Cloud-based storage services such as Dropbox, Google Drive and OneDrive are increasingly popular for storing enterprise data, and they have already become the de facto choice for cloud-based backup of hundreds of millions of regular users. Drawn by the wide range of services they provide, no upfront costs and 24/7 availability across all personal devices, customers are well-aware of the benefits that these solutions can bring. However, most users tend to forget-or worse ignore-some of the main drawbacks of such cloud-based services, namely in terms of privacy. Data entrusted to these providers can be leaked by hackers, disclosed upon request from a governmental agency's subpoena, or even accessed directly by the storage providers (e.g., for commercial benefits). While there exist solutions to prevent or alleviate these problems, they typically require direct intervention from the clients, like encrypting their data before storing it, and reduce the benefits provided such as easily sharing data between users. This practical experience report studies a wide range of security mechanisms that can be used atop standard cloud-based storage services. We present the details of our evaluation testbed and discuss the design choices that have driven its implementation. We evaluate several state-of-the-art techniques with varying security guarantees responding to user-assigned security and privacy criteria. Our results reveal the various trade-offs of the different techniques by means of representative workloads on top of industry-grade storage services.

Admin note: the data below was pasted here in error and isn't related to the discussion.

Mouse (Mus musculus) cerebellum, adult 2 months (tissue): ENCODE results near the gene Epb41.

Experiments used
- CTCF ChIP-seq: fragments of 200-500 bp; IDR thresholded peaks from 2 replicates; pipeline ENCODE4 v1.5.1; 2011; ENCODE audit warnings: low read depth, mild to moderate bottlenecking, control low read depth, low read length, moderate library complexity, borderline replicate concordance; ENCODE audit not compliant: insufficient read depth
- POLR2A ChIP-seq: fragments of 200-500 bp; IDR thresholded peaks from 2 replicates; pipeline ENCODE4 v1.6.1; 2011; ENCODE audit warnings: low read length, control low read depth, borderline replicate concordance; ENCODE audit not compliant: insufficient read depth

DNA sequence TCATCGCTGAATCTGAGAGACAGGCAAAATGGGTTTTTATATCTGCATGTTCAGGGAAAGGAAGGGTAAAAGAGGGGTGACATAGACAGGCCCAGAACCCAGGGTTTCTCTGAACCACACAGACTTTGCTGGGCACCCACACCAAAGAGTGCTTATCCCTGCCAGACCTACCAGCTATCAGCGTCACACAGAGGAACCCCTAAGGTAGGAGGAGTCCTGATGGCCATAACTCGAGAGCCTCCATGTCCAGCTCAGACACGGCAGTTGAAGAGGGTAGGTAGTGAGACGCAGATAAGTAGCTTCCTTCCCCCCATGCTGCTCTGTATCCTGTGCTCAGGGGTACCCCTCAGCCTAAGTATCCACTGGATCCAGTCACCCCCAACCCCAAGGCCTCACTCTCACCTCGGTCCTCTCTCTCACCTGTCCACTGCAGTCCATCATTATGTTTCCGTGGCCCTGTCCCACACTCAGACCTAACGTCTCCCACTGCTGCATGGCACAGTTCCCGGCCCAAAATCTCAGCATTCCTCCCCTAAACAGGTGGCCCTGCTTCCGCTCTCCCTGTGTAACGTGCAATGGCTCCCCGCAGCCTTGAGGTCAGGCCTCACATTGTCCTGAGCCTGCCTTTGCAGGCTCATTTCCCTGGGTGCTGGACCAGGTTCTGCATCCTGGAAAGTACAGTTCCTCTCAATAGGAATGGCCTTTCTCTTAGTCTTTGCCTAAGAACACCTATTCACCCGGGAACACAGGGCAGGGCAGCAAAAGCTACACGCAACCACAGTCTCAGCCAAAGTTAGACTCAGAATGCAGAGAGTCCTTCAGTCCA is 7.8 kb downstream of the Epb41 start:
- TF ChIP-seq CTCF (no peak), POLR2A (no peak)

2016

Resource Usage Prediction in Distributed Key-Value Datastores

Authors
Cruz, F; Maia, F; Matos, M; Oliveira, R; Paulo, J; Pereira, J; Vilaca, R;

Publication
DISTRIBUTED APPLICATIONS AND INTEROPERABLE SYSTEMS, DAIS 2016

Abstract
In order to attain the promises of the Cloud Computing paradigm, systems need to be able to transparently adapt to environment changes. Such behavior benefits from the ability to predict those changes in order to handle them seamlessly. In this paper, we present a mechanism to accurately predict the resource usage of distributed key-value datastores. Our mechanism requires offline training but, in contrast with other approaches, it is sufficient to run it only once per hardware configuration and subsequently use it for online prediction of database performance under any circumstance. The mechanism accurately estimates the database resource usage for any request distribution with an average accuracy of 94 %, only by knowing two parameters: (i) cache hit ratio; and (ii) incoming throughput. Both input values can be observed in real time or synthesized for request allocation decisions. This novel approach is sufficiently simple and generic, while simultaneously being suitable for other practical applications.